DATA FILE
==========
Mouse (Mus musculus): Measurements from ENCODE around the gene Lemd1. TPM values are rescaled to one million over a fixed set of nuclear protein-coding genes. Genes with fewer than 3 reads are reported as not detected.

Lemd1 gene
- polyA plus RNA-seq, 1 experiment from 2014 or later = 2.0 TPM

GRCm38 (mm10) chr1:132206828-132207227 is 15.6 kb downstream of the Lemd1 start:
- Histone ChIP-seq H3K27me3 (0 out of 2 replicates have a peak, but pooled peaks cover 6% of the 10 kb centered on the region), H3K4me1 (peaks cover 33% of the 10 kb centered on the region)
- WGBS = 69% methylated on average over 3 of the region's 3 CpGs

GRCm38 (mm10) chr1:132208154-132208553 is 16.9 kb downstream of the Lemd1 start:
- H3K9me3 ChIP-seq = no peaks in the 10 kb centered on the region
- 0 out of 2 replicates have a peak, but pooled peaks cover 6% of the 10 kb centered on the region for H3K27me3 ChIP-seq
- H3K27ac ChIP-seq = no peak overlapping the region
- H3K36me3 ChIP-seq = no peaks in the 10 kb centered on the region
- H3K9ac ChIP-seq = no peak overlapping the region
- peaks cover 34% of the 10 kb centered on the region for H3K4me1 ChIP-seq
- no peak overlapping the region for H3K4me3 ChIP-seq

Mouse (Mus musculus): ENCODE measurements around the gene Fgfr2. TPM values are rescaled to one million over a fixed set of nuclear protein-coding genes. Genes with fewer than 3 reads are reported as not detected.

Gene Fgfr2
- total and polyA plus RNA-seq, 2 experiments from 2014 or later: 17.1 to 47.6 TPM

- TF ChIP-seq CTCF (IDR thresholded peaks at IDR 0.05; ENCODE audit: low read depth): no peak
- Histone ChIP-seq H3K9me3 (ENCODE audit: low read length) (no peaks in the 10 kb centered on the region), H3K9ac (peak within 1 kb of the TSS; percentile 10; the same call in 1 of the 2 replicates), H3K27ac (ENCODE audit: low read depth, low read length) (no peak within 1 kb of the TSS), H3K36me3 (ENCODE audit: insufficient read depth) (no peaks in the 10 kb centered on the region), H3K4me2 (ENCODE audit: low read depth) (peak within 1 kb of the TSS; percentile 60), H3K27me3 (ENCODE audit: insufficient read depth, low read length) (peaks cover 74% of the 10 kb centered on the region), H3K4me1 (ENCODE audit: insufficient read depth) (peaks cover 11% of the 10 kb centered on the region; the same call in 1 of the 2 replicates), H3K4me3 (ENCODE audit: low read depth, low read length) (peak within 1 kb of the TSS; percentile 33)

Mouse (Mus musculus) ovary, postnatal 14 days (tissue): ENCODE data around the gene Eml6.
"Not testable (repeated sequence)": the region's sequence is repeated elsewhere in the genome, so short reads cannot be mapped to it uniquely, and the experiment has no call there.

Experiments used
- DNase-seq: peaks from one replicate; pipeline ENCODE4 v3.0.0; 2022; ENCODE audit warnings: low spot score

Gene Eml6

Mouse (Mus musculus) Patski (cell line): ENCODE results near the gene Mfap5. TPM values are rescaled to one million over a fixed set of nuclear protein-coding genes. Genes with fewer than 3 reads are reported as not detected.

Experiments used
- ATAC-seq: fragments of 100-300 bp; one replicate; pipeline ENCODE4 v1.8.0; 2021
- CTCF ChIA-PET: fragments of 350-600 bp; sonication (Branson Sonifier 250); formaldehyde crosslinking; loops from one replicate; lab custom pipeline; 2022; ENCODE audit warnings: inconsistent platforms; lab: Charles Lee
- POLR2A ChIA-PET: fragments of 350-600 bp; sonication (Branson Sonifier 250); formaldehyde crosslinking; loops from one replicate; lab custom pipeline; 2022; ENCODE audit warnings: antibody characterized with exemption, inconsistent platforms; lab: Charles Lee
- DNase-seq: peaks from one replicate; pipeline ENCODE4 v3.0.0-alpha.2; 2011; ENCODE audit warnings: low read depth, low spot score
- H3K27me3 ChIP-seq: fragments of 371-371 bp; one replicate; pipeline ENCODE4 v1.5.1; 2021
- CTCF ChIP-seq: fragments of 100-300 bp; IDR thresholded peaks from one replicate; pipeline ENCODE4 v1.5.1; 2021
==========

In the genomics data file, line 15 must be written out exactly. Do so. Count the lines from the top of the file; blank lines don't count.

Mouse (Mus musculus): ENCODE measurements around the gene Fgfr2. TPM values are rescaled to one million over a fixed set of nuclear protein-coding genes. Genes with fewer than 3 reads are reported as not detected.